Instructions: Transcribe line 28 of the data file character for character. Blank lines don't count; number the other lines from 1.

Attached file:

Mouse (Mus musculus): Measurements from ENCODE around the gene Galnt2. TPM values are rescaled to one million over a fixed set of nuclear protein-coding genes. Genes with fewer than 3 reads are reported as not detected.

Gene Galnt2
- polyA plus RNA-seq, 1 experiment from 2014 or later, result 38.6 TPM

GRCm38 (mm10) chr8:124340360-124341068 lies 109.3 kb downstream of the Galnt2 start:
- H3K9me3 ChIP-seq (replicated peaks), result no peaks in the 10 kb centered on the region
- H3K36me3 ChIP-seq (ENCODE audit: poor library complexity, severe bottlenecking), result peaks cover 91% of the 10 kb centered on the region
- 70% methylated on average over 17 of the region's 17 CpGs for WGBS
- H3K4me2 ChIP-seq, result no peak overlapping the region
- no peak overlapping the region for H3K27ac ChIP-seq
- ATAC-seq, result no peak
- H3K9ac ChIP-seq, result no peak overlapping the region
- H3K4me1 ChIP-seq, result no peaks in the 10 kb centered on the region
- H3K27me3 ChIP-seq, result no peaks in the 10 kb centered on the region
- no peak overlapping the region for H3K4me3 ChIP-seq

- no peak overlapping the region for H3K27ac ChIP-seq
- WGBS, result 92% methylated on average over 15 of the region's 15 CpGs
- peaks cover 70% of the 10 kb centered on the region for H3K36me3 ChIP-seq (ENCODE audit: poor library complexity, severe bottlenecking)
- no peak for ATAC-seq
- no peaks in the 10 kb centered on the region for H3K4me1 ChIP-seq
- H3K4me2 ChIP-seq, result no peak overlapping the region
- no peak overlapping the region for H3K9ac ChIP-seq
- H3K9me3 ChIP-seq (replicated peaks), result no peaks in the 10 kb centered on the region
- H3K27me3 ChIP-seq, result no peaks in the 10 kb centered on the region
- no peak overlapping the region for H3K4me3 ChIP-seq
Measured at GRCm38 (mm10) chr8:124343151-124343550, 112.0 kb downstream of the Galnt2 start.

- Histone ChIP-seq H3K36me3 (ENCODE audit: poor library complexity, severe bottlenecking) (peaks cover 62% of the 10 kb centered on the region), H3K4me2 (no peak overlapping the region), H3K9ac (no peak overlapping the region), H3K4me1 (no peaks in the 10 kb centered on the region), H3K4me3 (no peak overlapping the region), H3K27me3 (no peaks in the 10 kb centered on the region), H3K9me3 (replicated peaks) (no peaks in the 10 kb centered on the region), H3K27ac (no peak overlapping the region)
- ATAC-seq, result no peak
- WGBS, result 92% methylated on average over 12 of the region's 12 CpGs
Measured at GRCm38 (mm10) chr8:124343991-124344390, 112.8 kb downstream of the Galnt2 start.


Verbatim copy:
- WGBS, result 92% methylated on average over 12 of the region's 12 CpGs